Kalundborg is now criss-crossed by a specialised network of pipes which simplify the logistics, and make it easy for each business to take a systemic approach. The benefits include low energy use, carbon savings of about 250,000 tons per year, cuts of around 30 percent in water consumption, and minimal waste for disposal.
So why are there not more Kalundborgs in the world? Shouldn’t all industry work this way? Unfortunately, it’s easier said than done. The tightly coupled symbioses in this small Danish town emerged spontaneously in the 1960s because company executives knew each other, and they took 40 years to mature. But the rarity of such self-organised exchanges has spurred some governments and regional authorities to try to create similar systems by design.
The most common model for doing this is a so-called eco-industrial park: a purpose-built estate which aspires to the kind of recycling seen in natural systems. The U.S., the Netherlands, China, India, the Philippines, Thailand and Sri Lanka have all experimented with this sort of top-down approach. But decreeing the exchange of materials and waste streams is not the same as achieving it. According to academics who have studied the issue, such as David Gibbs of the University of Hull, efforts to create viable industrial symbiosis in such projects have often faltered. Several U.S. parks had to abandon their original standards for waste handling and recycling in order to attract commercial tenants. And forging partnerships between the companies that move in can be hard.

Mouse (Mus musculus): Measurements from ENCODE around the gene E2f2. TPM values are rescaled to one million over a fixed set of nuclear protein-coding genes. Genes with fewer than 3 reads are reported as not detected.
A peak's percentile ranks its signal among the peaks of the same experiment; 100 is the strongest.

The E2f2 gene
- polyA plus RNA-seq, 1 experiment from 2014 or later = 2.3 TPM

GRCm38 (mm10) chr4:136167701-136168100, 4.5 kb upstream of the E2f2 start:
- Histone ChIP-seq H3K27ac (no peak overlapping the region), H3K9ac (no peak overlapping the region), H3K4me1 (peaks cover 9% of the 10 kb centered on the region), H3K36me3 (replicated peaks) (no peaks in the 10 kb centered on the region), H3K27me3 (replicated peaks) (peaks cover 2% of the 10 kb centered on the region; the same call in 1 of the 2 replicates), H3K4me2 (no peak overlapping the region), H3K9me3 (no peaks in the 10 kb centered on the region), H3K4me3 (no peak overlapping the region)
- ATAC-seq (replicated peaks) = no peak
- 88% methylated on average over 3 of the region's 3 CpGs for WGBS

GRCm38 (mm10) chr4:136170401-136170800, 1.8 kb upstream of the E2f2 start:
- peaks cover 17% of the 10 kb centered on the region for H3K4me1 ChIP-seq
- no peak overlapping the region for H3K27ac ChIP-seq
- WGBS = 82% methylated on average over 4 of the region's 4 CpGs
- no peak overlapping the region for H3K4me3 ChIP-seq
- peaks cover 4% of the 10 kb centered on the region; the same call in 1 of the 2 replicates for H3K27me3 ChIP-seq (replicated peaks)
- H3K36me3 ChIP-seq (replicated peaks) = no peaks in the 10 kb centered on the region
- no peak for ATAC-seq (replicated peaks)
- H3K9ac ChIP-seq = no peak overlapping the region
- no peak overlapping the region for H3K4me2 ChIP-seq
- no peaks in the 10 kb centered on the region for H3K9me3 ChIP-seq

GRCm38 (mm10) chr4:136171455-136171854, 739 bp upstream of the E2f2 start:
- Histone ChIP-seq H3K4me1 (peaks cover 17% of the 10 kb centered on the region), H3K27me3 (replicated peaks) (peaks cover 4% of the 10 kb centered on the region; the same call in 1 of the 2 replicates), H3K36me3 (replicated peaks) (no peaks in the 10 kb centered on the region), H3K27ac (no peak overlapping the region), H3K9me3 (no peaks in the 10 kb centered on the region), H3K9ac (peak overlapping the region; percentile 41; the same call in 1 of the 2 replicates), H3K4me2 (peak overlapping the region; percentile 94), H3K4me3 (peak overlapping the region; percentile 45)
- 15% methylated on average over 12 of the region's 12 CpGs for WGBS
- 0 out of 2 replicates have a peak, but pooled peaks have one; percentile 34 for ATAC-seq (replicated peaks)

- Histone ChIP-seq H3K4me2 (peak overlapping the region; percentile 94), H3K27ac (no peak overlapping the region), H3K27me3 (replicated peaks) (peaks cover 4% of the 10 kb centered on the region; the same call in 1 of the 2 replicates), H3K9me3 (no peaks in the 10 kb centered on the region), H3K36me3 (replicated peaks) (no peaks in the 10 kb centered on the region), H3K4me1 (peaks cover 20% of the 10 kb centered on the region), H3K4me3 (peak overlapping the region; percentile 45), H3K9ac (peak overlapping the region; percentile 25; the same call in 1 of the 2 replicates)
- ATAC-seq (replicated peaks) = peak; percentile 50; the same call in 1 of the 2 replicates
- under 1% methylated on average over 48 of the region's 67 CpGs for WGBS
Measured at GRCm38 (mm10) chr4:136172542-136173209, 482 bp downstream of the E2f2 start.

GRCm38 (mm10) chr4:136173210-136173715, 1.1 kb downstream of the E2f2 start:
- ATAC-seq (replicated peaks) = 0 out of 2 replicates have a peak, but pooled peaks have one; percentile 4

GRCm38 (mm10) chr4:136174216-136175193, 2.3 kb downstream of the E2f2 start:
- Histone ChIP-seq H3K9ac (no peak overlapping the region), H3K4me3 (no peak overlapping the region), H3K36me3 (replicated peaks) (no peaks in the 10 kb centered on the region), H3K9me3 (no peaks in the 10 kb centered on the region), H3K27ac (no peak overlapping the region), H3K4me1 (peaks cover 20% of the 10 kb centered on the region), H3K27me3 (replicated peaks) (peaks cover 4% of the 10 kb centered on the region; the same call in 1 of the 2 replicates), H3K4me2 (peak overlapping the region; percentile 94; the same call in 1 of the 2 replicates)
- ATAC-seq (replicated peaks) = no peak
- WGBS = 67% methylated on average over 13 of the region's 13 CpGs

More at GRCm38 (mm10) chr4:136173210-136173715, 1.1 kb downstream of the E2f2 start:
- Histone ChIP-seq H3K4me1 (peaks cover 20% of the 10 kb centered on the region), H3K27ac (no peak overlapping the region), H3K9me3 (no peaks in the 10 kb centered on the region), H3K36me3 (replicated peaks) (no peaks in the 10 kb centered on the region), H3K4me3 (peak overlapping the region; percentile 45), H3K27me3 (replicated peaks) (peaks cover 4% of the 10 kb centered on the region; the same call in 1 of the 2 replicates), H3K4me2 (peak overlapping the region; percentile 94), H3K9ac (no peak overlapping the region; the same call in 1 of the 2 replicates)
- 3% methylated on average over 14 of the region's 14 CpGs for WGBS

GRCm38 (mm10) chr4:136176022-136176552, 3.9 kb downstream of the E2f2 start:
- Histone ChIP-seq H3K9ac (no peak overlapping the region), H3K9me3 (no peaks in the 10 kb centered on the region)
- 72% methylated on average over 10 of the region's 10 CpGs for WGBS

An alternative approach is not to tie symbiosis to any particular location, but to draw on the needs and resources of a network of companies – or “to work with the willing,” as Peter Laybourn puts it.